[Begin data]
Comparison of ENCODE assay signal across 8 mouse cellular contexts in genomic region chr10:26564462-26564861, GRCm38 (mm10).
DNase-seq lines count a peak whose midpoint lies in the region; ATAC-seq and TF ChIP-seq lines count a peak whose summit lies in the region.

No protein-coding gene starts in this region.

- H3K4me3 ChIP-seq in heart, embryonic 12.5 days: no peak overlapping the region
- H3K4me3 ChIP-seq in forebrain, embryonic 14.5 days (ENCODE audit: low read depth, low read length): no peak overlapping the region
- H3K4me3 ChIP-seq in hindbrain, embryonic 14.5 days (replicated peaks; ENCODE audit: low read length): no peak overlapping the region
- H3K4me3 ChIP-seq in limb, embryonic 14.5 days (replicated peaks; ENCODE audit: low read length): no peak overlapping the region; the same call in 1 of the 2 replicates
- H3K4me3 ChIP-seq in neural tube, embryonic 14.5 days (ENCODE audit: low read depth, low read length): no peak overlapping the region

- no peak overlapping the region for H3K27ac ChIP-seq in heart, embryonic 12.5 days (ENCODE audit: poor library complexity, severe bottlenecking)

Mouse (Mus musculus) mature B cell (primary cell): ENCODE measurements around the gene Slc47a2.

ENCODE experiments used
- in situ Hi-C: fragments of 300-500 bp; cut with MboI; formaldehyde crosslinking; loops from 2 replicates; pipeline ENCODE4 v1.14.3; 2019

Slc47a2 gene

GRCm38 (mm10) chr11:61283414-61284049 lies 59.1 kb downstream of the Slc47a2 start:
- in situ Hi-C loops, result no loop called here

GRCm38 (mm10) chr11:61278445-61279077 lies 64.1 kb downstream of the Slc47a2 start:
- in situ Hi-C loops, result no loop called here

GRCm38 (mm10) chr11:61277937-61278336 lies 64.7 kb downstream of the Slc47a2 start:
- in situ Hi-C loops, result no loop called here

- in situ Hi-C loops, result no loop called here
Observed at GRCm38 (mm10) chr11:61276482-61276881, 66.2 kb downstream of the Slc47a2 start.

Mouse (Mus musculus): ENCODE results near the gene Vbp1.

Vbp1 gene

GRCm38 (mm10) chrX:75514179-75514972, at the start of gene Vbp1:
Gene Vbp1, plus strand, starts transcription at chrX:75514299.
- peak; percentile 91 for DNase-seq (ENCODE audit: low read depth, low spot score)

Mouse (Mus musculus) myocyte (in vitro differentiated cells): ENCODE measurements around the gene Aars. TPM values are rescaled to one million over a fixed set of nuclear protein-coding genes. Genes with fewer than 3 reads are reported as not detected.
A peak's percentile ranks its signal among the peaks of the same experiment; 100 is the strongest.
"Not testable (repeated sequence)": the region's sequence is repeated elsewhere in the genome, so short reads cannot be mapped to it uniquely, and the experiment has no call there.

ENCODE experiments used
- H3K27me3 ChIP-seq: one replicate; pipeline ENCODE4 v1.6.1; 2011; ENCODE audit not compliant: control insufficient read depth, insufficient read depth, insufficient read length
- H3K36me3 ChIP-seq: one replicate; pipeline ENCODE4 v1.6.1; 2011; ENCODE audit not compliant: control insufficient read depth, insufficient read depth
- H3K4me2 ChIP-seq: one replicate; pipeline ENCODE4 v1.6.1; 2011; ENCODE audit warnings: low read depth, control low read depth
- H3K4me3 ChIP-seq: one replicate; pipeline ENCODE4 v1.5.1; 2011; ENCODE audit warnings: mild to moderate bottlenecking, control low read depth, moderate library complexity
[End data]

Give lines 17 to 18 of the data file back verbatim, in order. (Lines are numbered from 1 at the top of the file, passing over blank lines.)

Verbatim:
- in situ Hi-C loops, result no loop called here

GRCm38 (mm10) chr11:61277937-61278336 lies 64.7 kb downstream of the Slc47a2 start: